In theory we think it fair to justify all processes on the basis of the total process, not just part of it, financially or otherwise. An external cost is one that somebody else pays, so it may be considered a subsidy. An example is a picnic in a park. If picnickers leave messes for the park staff to clean up, from their view they externalize a cost of the picnic to the park staff. From the view of the park staff, the cost of clean up is externalized if picnickers clean up messes. Smaller staffs equate to smaller budgets.
But if nobody cleans up, the cost of the picnic is externalized to nature, which will biodegrade the mess at its own rate. This being slow, soon no one will want to picnic in a trashy park.
Picnickers voluntarily cleaning up is an example of social capital, people trusting each other to do their part on processes valued in common, and a park is a public commons. Regardless of worldview most of us share a few common social expectations, like cleaning up in a park, supporting volunteer fire departments, and so on.
As processes in common become more remote they become more contentious; for example, taxes for common services. We squabble over public spending and can’t agree on fair taxation. If we think others are externalizing costs they should bear, we dislike subsidizing anything from school lunches to factory buildings. When common services like parks are local and visible, service to them seems less onerous.
But the external costs least visible financially are absorbed by nature. For example, we take for granted that soil will purify our wastes until after it is too contaminated to perform that function. Commercial tunnel vision drives competitors toward externalizing costs to nature. For example, if a fracking company pays dearly to remediate spent fracking fluids while competitors merely hope that the stuff disappears in holding ponds, that cost disadvantage induces disregard for the common good.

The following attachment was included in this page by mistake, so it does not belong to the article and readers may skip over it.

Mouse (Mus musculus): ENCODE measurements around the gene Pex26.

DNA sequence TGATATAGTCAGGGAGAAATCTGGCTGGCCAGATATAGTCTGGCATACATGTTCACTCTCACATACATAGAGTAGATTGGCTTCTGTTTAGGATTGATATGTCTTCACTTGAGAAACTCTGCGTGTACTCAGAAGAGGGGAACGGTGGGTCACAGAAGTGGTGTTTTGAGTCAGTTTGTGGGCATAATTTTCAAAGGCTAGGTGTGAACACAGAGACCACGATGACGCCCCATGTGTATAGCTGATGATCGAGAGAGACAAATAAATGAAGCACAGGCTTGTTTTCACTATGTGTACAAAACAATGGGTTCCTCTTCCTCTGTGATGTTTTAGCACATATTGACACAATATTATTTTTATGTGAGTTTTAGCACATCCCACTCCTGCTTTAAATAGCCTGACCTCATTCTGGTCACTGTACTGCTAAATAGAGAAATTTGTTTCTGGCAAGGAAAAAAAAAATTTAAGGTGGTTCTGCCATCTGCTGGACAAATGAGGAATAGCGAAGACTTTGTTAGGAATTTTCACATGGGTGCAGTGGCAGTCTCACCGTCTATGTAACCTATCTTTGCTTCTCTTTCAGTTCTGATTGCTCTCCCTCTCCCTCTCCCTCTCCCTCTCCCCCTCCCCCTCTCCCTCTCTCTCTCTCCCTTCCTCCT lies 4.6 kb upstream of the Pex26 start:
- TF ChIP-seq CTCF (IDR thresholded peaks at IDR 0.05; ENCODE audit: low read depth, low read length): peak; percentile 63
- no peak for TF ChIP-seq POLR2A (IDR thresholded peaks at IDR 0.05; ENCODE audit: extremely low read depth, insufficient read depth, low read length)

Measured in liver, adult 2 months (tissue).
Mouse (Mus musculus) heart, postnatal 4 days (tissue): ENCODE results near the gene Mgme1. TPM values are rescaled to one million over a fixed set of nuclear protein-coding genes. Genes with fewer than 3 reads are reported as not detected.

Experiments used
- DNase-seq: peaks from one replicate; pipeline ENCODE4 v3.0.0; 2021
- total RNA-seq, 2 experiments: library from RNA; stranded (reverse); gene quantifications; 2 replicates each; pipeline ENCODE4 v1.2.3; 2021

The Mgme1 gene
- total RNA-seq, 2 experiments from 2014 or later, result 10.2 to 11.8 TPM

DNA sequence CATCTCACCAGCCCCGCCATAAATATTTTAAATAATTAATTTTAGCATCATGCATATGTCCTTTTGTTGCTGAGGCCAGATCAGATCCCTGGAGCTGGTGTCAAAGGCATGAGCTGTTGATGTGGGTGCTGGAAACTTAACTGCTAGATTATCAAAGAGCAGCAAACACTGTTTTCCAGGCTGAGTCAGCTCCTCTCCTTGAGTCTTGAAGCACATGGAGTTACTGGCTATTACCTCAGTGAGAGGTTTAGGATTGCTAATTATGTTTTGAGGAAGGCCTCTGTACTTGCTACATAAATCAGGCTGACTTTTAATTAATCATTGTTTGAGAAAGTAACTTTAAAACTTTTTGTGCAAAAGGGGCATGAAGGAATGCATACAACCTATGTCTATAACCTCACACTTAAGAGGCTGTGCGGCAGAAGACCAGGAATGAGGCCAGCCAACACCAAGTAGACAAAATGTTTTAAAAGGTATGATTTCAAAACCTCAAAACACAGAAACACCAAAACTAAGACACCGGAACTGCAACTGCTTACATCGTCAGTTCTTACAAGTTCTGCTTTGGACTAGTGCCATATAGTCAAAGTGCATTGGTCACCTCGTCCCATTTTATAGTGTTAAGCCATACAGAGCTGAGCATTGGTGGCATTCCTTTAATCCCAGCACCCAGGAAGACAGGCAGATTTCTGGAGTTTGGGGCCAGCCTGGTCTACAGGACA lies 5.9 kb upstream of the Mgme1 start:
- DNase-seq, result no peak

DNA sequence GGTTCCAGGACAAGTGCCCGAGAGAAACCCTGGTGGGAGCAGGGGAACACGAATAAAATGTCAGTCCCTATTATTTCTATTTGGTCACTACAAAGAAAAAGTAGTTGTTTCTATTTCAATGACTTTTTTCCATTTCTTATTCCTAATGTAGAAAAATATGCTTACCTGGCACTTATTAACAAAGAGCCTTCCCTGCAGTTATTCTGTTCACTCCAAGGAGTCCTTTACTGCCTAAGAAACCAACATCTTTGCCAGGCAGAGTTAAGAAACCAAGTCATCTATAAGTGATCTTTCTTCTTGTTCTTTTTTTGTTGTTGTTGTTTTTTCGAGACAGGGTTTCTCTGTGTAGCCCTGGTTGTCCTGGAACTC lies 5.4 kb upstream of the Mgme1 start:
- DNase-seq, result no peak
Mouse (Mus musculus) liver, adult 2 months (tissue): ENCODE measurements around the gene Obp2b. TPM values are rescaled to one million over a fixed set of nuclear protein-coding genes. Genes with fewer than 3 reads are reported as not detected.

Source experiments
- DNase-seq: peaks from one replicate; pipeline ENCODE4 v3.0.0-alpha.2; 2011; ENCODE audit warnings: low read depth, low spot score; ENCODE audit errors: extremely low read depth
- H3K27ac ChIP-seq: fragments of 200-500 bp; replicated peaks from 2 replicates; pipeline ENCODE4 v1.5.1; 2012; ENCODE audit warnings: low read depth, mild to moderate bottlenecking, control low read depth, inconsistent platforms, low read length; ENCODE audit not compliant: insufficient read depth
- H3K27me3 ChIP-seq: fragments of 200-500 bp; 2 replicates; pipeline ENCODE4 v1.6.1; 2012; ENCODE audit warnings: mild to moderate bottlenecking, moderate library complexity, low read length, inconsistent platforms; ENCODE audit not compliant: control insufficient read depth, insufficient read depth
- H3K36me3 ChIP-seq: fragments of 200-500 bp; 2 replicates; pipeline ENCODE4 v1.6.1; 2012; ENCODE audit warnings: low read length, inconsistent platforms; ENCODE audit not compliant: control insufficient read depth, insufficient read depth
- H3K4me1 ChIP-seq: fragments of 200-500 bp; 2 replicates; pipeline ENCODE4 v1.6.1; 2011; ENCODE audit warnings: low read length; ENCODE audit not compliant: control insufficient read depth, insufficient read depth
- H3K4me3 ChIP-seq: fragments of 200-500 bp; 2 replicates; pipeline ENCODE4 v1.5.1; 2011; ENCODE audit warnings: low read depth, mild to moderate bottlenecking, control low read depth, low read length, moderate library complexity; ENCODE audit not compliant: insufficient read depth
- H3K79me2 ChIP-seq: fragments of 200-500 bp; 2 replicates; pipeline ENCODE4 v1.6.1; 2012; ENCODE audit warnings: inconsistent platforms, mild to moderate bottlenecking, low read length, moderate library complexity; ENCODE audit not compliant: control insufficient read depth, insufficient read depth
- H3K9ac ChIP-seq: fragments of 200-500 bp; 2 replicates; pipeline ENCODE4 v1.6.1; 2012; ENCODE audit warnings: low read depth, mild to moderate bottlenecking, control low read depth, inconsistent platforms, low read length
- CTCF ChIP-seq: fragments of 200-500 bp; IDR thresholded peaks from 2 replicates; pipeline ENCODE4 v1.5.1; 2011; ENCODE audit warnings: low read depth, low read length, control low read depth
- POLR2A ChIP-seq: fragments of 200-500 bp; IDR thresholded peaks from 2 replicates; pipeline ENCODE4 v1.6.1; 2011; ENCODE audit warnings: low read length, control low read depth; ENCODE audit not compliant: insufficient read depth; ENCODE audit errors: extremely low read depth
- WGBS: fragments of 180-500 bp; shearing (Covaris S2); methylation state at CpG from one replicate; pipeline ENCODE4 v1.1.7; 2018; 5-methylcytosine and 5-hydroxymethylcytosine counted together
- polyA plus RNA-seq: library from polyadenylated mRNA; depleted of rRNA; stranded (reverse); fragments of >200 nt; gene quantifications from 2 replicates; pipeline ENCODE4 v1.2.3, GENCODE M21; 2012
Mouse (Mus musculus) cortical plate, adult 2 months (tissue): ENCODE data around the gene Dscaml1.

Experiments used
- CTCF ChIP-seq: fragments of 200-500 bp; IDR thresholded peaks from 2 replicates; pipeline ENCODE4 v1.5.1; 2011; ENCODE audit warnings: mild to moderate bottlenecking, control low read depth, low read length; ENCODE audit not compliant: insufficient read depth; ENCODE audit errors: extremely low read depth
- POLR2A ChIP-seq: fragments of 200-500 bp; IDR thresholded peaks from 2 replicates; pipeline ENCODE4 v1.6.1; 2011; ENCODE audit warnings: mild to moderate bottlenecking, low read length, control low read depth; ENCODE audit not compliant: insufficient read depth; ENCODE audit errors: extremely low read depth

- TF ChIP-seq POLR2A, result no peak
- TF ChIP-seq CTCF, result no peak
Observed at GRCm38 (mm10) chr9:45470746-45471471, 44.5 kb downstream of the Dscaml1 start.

Unfortunately, nature does not send invoices or report costs in dollars. Grasping the need to care for nature is more a relationship thing than a financial transaction. A community learning how to live better while using less starts becoming a community of sharing, and sharing requires a bond of trust, hard to build up and easy to break.
A community that is making itself more resilient has to develop trust in itself as a self-governing learning organization, and that takes time if that kind of culture is not already present. But the most difficult transition is likely to be with companies that fear getting off the growth bandwagon, and entering a learning exchange with customers that are trying to improve processes important to them. In other words, the business model has to shift from selling more “stuff” to buyers to a service model helping customers learn how to do better with less. That usually makes little sense without thinking about it for a while, but it’s huge.